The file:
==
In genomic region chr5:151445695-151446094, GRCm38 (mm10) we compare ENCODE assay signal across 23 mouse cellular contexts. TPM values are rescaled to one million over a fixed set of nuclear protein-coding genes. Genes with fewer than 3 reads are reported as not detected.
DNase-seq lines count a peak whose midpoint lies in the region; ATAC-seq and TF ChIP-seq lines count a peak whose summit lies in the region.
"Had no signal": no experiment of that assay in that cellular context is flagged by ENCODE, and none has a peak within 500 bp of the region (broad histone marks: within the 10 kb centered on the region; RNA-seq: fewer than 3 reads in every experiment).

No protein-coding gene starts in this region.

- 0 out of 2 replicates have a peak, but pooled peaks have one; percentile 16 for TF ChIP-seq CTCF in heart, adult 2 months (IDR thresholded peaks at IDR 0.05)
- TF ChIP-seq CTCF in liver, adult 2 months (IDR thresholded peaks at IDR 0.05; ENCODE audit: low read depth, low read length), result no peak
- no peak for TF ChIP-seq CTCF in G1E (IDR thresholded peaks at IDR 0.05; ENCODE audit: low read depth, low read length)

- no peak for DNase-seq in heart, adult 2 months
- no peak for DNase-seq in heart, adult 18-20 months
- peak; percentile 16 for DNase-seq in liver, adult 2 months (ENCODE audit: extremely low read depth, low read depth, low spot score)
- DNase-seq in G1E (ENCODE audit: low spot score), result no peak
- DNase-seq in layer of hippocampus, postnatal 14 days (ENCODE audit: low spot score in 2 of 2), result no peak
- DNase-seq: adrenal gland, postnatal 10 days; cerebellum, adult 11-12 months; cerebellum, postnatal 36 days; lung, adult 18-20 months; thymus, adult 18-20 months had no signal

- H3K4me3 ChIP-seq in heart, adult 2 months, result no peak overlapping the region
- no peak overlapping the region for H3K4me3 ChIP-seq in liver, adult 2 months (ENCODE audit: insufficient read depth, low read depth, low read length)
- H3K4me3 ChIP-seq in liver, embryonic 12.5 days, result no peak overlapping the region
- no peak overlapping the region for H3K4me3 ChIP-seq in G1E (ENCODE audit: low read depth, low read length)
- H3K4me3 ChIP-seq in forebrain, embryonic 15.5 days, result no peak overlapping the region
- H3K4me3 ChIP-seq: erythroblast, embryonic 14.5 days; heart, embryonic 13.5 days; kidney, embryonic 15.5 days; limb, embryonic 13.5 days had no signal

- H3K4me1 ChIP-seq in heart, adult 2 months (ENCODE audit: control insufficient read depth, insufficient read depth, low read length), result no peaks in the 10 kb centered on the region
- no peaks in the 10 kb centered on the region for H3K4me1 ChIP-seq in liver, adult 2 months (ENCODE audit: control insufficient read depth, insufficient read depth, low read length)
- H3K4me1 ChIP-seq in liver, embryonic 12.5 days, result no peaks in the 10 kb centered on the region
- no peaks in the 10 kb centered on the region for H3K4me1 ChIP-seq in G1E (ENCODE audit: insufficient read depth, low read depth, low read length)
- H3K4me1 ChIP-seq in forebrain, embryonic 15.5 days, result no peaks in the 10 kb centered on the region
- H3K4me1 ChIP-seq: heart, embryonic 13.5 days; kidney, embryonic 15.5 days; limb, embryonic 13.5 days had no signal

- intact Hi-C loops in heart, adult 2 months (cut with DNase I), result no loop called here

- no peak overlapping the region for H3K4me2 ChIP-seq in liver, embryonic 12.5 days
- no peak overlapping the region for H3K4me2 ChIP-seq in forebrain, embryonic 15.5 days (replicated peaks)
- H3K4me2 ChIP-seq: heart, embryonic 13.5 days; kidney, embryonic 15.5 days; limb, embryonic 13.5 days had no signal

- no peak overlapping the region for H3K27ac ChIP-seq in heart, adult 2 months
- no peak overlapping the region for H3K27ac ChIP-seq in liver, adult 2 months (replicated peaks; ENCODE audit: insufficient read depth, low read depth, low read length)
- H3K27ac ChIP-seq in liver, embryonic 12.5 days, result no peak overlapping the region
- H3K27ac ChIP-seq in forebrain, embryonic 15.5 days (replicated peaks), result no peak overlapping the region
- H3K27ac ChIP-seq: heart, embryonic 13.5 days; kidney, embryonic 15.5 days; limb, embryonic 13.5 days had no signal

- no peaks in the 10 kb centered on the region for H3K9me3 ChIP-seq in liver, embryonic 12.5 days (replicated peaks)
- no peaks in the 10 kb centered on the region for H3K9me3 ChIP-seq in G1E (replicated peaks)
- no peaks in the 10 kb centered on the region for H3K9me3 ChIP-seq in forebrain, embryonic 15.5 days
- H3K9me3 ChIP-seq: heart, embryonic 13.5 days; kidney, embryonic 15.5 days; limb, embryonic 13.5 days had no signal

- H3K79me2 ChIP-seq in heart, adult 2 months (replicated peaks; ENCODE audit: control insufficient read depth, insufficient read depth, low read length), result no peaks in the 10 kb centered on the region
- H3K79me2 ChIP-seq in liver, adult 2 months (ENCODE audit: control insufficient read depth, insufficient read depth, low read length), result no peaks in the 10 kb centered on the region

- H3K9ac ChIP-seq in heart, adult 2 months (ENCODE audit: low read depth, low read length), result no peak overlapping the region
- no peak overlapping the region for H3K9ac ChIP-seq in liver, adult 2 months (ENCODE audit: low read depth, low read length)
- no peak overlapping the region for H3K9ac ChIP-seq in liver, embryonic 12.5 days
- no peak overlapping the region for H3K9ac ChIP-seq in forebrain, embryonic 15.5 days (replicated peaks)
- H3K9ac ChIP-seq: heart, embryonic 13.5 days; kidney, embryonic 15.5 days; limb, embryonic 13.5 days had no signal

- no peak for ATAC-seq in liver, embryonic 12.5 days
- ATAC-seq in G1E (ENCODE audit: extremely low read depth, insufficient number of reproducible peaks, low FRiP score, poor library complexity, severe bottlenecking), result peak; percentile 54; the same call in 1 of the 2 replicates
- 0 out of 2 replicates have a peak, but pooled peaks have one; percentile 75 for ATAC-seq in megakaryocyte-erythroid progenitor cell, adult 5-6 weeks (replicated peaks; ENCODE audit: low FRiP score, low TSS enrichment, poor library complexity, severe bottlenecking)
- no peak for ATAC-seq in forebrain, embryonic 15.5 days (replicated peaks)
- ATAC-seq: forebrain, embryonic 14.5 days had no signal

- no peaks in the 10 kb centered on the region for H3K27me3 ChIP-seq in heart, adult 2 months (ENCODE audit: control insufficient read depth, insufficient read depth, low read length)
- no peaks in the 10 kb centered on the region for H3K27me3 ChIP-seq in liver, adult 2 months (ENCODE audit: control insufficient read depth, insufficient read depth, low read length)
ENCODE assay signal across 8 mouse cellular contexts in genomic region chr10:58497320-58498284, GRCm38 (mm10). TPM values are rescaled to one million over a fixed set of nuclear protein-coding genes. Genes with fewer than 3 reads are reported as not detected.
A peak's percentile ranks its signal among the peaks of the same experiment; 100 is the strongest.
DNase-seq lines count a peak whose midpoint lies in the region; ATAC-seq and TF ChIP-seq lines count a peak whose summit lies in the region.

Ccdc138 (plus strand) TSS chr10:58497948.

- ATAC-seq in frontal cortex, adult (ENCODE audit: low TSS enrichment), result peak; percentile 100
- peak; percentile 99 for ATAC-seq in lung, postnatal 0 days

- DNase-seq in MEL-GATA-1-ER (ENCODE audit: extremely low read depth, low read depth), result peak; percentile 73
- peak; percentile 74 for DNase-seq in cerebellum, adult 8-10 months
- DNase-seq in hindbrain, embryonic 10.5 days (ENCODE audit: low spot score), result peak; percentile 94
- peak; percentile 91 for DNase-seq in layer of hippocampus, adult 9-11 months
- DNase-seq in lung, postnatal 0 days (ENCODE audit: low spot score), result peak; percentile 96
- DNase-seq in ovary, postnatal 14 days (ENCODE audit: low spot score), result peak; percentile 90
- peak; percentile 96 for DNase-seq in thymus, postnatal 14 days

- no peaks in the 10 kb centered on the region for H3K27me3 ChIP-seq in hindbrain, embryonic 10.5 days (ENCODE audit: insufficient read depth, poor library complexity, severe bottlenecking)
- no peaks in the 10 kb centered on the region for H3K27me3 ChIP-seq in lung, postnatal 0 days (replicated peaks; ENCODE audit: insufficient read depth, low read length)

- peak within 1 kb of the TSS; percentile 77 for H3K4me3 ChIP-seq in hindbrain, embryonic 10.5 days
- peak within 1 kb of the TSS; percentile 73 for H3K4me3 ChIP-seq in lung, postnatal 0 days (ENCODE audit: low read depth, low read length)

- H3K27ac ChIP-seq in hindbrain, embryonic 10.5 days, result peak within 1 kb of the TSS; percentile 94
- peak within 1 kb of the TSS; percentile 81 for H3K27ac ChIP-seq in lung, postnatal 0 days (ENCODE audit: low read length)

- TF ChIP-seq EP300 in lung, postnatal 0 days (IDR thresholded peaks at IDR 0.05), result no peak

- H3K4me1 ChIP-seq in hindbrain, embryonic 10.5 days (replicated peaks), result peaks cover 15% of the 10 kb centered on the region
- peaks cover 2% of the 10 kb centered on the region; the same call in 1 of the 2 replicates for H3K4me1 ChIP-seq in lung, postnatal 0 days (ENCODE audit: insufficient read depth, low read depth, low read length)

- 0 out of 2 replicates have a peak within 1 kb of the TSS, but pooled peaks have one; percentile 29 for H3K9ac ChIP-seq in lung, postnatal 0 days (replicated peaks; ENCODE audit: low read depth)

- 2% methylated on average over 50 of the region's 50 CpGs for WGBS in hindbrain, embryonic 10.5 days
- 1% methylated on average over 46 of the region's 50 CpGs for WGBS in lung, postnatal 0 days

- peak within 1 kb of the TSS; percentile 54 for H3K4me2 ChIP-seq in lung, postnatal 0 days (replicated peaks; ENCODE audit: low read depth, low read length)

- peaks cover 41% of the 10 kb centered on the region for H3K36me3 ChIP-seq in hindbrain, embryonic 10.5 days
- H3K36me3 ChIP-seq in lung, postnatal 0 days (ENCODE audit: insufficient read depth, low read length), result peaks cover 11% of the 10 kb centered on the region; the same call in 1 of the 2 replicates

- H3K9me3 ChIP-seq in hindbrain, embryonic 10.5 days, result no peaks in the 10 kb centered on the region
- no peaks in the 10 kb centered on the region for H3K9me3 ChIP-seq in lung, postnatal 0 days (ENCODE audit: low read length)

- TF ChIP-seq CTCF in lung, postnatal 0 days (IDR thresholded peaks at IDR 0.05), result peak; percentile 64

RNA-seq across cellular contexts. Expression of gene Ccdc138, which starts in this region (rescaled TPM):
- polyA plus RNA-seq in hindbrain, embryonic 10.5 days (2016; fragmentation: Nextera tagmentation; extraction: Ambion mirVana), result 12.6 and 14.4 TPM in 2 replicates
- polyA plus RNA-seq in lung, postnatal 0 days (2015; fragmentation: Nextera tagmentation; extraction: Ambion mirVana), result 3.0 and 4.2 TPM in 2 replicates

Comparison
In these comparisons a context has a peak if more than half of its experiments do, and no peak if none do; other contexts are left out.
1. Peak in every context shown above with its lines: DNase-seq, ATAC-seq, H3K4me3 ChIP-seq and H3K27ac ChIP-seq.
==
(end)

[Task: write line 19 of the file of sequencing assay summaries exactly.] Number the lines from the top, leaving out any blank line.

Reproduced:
- H3K4me3 ChIP-seq: erythroblast, embryonic 14.5 days; heart, embryonic 13.5 days; kidney, embryonic 15.5 days; limb, embryonic 13.5 days had no signal